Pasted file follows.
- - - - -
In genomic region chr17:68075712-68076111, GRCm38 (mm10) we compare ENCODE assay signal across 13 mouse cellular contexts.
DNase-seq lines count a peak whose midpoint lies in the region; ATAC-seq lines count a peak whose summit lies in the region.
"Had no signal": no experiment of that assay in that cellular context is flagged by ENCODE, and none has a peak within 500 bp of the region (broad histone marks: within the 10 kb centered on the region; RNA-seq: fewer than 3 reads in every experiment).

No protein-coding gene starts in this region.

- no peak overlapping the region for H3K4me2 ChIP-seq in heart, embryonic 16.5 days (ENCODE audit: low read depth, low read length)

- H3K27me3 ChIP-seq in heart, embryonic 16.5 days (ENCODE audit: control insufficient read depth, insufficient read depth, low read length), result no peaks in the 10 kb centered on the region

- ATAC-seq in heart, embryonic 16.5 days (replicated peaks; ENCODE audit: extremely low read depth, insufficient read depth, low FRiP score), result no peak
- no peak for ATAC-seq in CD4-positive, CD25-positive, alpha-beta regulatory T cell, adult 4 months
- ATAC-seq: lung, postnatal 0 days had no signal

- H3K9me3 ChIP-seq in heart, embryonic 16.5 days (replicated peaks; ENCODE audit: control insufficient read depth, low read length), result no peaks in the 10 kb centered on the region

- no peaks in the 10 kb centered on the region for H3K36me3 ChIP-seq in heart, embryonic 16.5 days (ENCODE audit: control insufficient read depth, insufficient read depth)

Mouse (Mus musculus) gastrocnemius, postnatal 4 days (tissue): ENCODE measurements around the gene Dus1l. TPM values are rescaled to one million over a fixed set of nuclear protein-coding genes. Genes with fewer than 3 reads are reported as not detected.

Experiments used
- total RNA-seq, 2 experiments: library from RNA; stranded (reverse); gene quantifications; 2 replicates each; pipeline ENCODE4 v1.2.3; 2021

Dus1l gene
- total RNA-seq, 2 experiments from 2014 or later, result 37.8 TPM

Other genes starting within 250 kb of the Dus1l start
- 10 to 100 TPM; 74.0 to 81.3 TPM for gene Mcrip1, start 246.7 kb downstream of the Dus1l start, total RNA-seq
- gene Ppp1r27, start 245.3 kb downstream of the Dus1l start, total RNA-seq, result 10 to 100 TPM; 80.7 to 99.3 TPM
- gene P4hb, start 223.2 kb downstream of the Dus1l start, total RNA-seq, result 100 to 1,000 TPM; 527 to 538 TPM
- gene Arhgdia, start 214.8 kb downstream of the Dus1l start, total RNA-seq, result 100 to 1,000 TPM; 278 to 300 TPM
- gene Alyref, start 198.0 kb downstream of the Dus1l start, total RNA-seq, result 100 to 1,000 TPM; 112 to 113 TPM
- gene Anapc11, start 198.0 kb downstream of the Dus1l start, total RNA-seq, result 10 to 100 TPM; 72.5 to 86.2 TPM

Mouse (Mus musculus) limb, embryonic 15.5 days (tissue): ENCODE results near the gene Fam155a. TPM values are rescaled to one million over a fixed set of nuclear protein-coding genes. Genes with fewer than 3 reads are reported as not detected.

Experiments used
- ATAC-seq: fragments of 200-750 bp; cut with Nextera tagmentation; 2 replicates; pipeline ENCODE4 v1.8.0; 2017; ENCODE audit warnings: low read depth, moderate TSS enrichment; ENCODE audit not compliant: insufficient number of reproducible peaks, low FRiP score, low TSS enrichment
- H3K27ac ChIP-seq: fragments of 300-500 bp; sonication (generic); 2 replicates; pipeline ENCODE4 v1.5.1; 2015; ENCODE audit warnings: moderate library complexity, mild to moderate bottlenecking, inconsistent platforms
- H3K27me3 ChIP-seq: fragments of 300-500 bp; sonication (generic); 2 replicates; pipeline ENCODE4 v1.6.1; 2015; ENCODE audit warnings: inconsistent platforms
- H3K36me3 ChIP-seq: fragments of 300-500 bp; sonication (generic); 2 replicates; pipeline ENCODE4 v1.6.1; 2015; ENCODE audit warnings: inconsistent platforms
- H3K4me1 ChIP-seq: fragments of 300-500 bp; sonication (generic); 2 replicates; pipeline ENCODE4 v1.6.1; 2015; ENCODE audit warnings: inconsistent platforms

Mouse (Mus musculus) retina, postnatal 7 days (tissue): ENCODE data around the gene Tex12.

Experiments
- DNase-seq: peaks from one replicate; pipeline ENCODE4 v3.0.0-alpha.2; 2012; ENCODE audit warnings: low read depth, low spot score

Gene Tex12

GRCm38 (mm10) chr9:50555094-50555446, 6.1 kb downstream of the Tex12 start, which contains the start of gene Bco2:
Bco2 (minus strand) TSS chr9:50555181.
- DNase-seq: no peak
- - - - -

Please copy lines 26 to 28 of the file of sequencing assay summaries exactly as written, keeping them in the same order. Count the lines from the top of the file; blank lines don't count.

- ATAC-seq: fragments of 200-750 bp; cut with Nextera tagmentation; 2 replicates; pipeline ENCODE4 v1.8.0; 2017; ENCODE audit warnings: low read depth, moderate TSS enrichment; ENCODE audit not compliant: insufficient number of reproducible peaks, low FRiP score, low TSS enrichment
- H3K27ac ChIP-seq: fragments of 300-500 bp; sonication (generic); 2 replicates; pipeline ENCODE4 v1.5.1; 2015; ENCODE audit warnings: moderate library complexity, mild to moderate bottlenecking, inconsistent platforms
- H3K27me3 ChIP-seq: fragments of 300-500 bp; sonication (generic); 2 replicates; pipeline ENCODE4 v1.6.1; 2015; ENCODE audit warnings: inconsistent platforms